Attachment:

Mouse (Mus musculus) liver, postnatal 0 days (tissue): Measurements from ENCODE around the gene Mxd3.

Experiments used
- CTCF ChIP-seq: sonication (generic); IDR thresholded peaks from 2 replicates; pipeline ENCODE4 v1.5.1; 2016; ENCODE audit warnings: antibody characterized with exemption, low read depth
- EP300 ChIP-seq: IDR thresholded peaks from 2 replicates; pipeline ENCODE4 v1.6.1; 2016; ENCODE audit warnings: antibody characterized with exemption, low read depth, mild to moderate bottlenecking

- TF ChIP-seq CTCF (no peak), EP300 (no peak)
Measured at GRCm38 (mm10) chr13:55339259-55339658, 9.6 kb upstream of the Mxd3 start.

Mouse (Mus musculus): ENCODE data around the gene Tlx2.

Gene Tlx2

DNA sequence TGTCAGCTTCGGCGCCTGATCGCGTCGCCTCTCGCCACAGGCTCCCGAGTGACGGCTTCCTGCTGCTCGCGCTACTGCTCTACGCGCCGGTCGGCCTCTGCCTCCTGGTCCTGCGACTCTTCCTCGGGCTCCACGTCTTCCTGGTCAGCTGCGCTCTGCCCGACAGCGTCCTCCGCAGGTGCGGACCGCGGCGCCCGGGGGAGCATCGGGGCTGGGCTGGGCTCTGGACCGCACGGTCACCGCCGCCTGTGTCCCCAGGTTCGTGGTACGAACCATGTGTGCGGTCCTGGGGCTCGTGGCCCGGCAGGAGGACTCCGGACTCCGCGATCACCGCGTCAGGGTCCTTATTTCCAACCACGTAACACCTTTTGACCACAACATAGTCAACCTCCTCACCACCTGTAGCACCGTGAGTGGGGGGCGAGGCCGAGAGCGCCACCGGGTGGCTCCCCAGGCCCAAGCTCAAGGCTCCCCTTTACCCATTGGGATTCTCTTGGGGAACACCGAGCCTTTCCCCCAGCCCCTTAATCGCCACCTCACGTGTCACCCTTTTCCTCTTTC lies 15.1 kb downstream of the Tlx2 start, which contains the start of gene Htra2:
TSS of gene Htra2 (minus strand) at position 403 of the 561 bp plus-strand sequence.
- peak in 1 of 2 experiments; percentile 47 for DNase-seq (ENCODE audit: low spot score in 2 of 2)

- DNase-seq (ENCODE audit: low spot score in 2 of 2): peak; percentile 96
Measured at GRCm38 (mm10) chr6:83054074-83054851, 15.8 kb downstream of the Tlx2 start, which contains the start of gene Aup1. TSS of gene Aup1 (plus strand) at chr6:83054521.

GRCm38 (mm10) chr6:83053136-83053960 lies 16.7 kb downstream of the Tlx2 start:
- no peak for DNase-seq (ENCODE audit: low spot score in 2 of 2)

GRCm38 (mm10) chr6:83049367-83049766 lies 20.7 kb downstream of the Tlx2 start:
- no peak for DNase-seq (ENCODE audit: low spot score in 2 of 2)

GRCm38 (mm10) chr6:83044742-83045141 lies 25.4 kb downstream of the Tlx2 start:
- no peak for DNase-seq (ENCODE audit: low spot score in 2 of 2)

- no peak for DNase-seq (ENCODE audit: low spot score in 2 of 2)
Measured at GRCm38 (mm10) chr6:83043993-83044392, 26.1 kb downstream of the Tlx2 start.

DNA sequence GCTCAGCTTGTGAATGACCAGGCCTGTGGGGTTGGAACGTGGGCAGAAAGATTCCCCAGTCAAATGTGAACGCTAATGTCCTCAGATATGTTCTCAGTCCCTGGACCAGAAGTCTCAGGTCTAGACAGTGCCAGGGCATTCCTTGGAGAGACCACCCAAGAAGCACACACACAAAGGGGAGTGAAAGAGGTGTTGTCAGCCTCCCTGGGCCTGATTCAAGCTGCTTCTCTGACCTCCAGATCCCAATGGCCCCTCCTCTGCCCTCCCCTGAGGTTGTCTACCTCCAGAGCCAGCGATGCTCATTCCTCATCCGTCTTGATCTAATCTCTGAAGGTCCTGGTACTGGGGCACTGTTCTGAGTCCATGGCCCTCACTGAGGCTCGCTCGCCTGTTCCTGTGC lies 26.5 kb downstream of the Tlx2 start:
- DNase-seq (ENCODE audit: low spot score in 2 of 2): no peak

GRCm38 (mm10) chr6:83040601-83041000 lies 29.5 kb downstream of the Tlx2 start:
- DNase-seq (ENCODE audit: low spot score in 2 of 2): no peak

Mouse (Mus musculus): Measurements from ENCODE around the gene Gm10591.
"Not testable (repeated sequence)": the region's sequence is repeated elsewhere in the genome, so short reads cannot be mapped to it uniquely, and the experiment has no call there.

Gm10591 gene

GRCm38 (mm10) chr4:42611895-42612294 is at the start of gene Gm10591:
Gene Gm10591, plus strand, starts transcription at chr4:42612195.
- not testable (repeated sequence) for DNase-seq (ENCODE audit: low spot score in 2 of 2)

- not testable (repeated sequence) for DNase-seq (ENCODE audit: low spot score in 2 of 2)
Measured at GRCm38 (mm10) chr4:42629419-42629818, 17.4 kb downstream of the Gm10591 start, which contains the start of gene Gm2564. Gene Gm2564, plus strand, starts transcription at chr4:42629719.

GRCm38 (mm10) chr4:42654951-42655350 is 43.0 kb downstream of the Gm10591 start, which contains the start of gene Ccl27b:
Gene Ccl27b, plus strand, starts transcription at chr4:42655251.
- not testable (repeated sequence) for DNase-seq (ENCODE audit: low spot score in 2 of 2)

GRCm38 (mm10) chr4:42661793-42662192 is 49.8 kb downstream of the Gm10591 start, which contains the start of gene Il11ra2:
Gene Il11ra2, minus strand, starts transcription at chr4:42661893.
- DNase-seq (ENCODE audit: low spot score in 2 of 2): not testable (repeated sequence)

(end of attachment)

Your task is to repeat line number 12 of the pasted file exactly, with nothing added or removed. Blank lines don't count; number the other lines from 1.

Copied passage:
- DNase-seq (ENCODE audit: low spot score in 2 of 2): peak; percentile 96